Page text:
Much is being made of Apple’s announcement of the iPhone 6 and the Apple Watch. Overshadowed by this, however, was the introduction of Apple Pay — a technology touting an easier way to pay for goods and services using mobile devices. But is this too much too soon — even for Apple?
Coming on the heels of this month’s massive credit card breach at Home Depot, it is clear that credit card companies need to rethink how consumers’ personal information is handled.
Relying on near field communication (NFC), Apple Pay will link a consumer’s mobile phone with retail stores that are NFC-enabled. NFC technology has been praised for its security and convenience, but analysts argue that mobile payments will suffer because consumers are not yet comfortable paying with their phone, and merchants are finding that using NFC technology is more expensive than the traditional debit and credit card system.
For concerned individuals, they need only look to the horizon. Launching on Nov. 15, a company called MovoCash will address the gaps left by NFC technology.
“MovoCash is a transformative way to think about payments,” says Eric Solis, CEO and founder of the company. “What we’re doing is serving as a convergence technology designed to help consumers bridge the gap between old-world payment systems and new technological advances.”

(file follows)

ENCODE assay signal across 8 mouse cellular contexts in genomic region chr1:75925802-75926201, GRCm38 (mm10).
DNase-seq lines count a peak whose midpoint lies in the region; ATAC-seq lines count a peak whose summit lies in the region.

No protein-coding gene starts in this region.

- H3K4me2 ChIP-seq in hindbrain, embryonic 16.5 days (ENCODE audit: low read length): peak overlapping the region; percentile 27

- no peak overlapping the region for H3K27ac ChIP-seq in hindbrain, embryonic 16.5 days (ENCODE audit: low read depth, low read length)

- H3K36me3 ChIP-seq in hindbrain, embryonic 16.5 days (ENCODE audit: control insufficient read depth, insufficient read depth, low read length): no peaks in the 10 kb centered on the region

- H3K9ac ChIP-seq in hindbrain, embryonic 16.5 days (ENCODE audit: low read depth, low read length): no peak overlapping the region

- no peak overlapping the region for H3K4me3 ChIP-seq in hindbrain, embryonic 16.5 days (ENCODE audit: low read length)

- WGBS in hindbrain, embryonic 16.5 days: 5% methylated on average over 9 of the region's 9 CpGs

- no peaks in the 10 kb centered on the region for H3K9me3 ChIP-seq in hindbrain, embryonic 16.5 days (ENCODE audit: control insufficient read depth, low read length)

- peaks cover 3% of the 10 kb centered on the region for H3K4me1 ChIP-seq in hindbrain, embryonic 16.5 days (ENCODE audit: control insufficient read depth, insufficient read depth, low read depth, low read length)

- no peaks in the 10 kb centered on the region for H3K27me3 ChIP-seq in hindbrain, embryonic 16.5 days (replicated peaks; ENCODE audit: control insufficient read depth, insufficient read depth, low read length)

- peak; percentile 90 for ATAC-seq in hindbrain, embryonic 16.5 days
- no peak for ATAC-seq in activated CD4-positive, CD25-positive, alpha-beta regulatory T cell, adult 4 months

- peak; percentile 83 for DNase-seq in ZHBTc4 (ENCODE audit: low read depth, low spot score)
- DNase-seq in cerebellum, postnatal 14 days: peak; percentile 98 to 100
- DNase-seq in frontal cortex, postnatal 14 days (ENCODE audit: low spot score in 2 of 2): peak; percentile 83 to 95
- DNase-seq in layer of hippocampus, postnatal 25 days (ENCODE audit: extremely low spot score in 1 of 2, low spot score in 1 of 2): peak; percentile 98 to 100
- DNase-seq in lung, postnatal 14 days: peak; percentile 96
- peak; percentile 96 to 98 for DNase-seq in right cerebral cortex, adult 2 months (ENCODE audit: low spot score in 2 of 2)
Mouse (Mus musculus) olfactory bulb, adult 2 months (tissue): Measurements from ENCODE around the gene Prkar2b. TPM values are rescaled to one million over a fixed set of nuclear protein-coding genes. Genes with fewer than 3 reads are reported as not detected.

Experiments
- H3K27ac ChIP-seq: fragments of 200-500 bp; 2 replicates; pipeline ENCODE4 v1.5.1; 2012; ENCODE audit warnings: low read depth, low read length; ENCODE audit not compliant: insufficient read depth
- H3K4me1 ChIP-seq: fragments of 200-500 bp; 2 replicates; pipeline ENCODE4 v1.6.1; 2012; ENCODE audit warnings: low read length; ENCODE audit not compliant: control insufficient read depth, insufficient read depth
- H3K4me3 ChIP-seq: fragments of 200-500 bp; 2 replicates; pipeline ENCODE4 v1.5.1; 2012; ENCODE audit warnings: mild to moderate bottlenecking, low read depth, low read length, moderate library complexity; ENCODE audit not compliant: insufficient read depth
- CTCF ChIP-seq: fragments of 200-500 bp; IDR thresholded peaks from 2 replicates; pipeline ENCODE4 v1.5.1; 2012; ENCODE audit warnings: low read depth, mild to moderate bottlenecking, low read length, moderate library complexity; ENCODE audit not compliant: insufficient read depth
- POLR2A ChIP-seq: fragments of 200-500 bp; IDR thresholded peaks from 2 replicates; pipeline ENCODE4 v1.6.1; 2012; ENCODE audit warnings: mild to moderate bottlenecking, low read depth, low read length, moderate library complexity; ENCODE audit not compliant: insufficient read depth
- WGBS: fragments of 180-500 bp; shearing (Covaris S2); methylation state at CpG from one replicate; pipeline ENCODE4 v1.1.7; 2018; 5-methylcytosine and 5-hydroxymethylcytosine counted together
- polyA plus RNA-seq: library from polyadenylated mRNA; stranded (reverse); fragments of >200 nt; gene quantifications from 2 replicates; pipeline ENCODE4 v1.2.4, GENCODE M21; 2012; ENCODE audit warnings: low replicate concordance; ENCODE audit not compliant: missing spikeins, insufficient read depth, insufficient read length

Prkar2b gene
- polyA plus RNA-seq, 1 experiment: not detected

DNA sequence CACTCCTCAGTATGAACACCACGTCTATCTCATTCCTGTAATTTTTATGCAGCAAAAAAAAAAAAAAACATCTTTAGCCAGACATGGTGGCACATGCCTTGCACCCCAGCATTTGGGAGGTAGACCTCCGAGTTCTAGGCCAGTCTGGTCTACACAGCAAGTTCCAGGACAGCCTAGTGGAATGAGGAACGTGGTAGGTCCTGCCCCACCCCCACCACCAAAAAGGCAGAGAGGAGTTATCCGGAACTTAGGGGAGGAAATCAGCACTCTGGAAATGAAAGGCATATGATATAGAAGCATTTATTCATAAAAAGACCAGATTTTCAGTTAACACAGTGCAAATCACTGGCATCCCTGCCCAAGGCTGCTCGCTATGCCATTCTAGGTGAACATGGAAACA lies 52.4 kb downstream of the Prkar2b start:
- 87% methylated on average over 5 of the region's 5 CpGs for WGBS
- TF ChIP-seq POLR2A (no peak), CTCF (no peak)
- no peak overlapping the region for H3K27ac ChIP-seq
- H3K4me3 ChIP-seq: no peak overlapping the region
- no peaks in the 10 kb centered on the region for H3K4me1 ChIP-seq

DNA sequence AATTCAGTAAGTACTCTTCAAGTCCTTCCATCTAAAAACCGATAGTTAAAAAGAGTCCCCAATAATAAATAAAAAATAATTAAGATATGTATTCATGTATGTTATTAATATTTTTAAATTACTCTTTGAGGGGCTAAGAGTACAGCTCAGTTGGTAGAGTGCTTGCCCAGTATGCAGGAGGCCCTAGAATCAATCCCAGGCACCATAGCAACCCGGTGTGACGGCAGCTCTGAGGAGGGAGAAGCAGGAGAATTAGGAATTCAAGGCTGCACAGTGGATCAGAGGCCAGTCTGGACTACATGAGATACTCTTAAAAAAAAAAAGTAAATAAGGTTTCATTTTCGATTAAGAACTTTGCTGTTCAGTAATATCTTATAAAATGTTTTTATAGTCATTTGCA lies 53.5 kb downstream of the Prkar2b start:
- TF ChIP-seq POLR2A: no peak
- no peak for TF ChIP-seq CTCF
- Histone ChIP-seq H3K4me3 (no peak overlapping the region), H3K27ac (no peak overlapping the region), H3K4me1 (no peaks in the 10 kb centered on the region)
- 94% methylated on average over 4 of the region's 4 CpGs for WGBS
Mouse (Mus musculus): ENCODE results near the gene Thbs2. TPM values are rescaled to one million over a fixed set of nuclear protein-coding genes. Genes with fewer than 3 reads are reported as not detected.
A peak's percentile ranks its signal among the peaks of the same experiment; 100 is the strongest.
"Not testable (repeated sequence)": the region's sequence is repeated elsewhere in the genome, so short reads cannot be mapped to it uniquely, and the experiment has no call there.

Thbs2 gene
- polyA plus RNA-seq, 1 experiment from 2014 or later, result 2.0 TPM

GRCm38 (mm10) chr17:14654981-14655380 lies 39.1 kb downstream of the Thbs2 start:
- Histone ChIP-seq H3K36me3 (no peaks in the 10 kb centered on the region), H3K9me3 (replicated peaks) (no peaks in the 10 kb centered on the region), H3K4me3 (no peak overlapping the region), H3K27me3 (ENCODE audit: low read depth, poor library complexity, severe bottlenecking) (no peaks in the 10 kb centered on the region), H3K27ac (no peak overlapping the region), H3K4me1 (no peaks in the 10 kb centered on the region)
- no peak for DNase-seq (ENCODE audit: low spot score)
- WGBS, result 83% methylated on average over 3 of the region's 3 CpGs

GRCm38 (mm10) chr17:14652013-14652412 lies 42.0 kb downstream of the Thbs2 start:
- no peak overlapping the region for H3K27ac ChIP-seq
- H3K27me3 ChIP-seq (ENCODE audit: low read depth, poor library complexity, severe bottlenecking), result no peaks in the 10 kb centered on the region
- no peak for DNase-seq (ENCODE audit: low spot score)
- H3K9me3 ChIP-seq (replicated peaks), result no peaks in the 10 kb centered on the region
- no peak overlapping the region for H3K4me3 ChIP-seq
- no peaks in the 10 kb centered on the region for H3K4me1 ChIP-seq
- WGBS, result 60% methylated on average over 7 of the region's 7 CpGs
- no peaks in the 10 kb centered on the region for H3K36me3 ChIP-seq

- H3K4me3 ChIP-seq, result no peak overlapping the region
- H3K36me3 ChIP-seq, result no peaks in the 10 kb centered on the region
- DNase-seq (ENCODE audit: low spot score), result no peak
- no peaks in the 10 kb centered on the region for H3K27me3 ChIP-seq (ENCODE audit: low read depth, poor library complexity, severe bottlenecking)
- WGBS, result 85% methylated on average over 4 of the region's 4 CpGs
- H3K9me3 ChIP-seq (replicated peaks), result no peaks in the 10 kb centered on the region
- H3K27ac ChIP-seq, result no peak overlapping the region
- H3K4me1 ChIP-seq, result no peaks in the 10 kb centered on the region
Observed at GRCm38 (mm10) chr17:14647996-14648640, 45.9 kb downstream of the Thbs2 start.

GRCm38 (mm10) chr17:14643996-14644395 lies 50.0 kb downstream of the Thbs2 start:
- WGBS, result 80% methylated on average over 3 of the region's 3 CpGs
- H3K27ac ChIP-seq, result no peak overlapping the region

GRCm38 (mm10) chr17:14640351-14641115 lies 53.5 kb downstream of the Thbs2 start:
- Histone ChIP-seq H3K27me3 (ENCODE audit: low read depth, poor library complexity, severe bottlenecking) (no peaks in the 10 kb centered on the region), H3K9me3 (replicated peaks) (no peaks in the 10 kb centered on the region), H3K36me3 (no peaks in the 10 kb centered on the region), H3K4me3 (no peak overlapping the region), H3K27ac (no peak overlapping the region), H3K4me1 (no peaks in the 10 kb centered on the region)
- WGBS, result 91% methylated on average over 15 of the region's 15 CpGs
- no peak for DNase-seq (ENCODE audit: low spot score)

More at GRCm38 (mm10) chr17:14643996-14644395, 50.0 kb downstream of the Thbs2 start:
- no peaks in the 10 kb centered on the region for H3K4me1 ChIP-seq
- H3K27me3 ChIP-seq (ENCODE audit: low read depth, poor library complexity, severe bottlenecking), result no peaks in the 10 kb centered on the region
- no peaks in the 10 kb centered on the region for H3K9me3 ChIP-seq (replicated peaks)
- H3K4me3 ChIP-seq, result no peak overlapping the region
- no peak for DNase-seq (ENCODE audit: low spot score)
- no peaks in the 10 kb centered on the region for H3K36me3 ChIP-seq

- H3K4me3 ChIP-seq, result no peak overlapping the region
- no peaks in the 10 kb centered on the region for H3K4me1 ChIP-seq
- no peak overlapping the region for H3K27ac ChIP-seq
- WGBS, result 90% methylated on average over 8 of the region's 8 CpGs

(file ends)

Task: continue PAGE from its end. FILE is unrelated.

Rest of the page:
MovoCash, according to Solis, is a bank-agnostic payments platform that allows consumers to link their bank accounts to their MovoCash account for mobile payments with no limitation on the number of supported banks. Any bank account or credit or debit card in your wallet can be used to load a MovoCash account, eliminating the direct link required by conventional NFC technology.
What this means is that there is no direct link between the merchant and consumers’ personal credit or banking information. Should the MovoPlastic card get hacked, the dummy number on the card will not reveal any personal information. It can be loaded with as much (or as little) money as desired. Additionally, the company’s redemption technology differentiates it from Venmo and PayPal by unlocking P2P (peer to peer) payments for immediate merchant purchases.
“We believe MovoCash addresses consumers’ desire for a more integrated payment experience using a mobile device without changing their comfort level of using a mag stripe on the back of a plastic card,” says Solis.